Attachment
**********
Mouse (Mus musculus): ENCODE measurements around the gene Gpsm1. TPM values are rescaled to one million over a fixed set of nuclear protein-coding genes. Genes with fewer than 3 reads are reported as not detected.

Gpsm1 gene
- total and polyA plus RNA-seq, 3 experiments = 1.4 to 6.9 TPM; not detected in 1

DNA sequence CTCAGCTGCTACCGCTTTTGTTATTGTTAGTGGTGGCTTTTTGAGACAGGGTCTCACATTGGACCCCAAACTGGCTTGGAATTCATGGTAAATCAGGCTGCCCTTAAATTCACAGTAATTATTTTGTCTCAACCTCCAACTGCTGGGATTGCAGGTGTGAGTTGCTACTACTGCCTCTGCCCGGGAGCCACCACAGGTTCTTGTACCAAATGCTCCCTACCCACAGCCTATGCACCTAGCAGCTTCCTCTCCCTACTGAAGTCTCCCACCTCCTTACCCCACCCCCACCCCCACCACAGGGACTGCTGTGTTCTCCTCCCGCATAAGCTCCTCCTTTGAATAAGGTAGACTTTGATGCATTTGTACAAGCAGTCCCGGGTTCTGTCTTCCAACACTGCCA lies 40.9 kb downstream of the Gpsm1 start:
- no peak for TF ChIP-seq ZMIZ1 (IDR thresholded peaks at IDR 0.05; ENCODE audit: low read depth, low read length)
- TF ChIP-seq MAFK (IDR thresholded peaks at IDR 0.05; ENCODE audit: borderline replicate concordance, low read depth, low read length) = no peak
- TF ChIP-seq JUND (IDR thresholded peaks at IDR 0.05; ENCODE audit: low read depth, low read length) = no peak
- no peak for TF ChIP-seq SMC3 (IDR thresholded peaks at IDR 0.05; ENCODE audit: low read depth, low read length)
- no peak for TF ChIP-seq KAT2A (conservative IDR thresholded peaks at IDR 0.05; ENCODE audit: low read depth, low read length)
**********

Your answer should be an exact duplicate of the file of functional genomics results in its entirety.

Mouse (Mus musculus): ENCODE measurements around the gene Gpsm1. TPM values are rescaled to one million over a fixed set of nuclear protein-coding genes. Genes with fewer than 3 reads are reported as not detected.

Gpsm1 gene
- total and polyA plus RNA-seq, 3 experiments = 1.4 to 6.9 TPM; not detected in 1

DNA sequence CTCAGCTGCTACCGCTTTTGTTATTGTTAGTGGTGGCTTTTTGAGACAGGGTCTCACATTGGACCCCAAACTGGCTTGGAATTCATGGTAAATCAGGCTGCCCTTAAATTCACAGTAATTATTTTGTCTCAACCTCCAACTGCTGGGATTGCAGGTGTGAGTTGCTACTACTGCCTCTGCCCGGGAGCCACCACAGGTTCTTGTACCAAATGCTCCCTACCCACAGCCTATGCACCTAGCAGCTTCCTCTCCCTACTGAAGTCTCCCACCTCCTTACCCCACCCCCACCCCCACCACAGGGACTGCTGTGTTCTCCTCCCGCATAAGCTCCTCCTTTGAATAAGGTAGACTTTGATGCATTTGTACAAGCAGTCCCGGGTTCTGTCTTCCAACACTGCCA lies 40.9 kb downstream of the Gpsm1 start:
- no peak for TF ChIP-seq ZMIZ1 (IDR thresholded peaks at IDR 0.05; ENCODE audit: low read depth, low read length)
- TF ChIP-seq MAFK (IDR thresholded peaks at IDR 0.05; ENCODE audit: borderline replicate concordance, low read depth, low read length) = no peak
- TF ChIP-seq JUND (IDR thresholded peaks at IDR 0.05; ENCODE audit: low read depth, low read length) = no peak
- no peak for TF ChIP-seq SMC3 (IDR thresholded peaks at IDR 0.05; ENCODE audit: low read depth, low read length)
- no peak for TF ChIP-seq KAT2A (conservative IDR thresholded peaks at IDR 0.05; ENCODE audit: low read depth, low read length)